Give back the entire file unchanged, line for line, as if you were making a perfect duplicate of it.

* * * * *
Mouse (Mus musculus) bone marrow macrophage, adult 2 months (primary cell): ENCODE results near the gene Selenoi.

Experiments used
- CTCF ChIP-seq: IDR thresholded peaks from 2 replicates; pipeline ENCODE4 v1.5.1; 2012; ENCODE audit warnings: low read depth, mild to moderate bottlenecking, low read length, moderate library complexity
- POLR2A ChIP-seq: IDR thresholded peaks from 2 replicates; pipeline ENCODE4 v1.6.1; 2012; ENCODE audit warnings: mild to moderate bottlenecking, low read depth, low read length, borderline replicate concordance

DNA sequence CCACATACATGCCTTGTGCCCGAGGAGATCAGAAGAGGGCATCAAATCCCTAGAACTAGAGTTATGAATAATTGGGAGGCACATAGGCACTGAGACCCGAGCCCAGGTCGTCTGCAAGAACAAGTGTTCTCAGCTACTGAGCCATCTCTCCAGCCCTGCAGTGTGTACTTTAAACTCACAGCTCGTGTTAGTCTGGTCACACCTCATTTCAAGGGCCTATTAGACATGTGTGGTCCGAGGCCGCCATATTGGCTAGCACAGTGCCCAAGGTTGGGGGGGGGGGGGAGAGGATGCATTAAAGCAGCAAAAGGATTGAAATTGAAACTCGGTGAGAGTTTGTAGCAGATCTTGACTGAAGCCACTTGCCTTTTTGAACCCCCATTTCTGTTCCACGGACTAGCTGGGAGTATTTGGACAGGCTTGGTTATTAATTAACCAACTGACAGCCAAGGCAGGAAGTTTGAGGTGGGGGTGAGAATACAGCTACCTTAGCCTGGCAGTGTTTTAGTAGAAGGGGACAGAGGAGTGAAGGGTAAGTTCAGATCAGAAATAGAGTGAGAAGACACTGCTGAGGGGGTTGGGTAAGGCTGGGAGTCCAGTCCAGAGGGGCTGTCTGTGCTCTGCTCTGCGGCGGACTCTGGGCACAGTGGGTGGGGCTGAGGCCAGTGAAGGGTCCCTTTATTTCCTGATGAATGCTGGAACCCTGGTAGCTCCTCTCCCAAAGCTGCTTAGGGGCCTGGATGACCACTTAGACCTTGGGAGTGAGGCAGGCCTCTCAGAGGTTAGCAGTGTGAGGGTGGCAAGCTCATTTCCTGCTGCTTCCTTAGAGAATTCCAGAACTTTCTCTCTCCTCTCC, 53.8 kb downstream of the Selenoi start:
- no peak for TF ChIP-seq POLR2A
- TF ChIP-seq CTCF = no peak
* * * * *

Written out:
Mouse (Mus musculus) bone marrow macrophage, adult 2 months (primary cell): ENCODE results near the gene Selenoi.

Experiments used
- CTCF ChIP-seq: IDR thresholded peaks from 2 replicates; pipeline ENCODE4 v1.5.1; 2012; ENCODE audit warnings: low read depth, mild to moderate bottlenecking, low read length, moderate library complexity
- POLR2A ChIP-seq: IDR thresholded peaks from 2 replicates; pipeline ENCODE4 v1.6.1; 2012; ENCODE audit warnings: mild to moderate bottlenecking, low read depth, low read length, borderline replicate concordance

DNA sequence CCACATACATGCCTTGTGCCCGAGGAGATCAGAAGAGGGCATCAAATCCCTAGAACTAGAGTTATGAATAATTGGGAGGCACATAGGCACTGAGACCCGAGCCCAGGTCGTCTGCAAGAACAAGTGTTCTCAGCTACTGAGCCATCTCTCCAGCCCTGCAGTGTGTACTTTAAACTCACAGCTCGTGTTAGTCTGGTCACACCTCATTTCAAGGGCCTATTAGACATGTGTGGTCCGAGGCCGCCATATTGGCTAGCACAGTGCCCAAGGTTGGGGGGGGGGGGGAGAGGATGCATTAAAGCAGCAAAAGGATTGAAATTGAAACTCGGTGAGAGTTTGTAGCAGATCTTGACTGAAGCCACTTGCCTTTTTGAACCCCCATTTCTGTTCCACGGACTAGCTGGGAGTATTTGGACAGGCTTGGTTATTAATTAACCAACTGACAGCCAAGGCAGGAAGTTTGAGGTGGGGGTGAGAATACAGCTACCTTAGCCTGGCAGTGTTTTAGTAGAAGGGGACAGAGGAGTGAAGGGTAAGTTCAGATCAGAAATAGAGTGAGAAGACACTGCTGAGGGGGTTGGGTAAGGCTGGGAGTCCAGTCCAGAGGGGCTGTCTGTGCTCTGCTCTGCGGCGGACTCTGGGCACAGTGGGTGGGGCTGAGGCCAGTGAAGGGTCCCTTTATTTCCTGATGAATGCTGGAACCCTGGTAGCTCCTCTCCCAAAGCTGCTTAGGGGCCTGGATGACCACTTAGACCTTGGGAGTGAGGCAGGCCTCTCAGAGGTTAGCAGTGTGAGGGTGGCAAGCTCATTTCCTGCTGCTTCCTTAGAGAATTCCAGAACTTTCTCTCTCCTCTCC, 53.8 kb downstream of the Selenoi start:
- no peak for TF ChIP-seq POLR2A
- TF ChIP-seq CTCF = no peak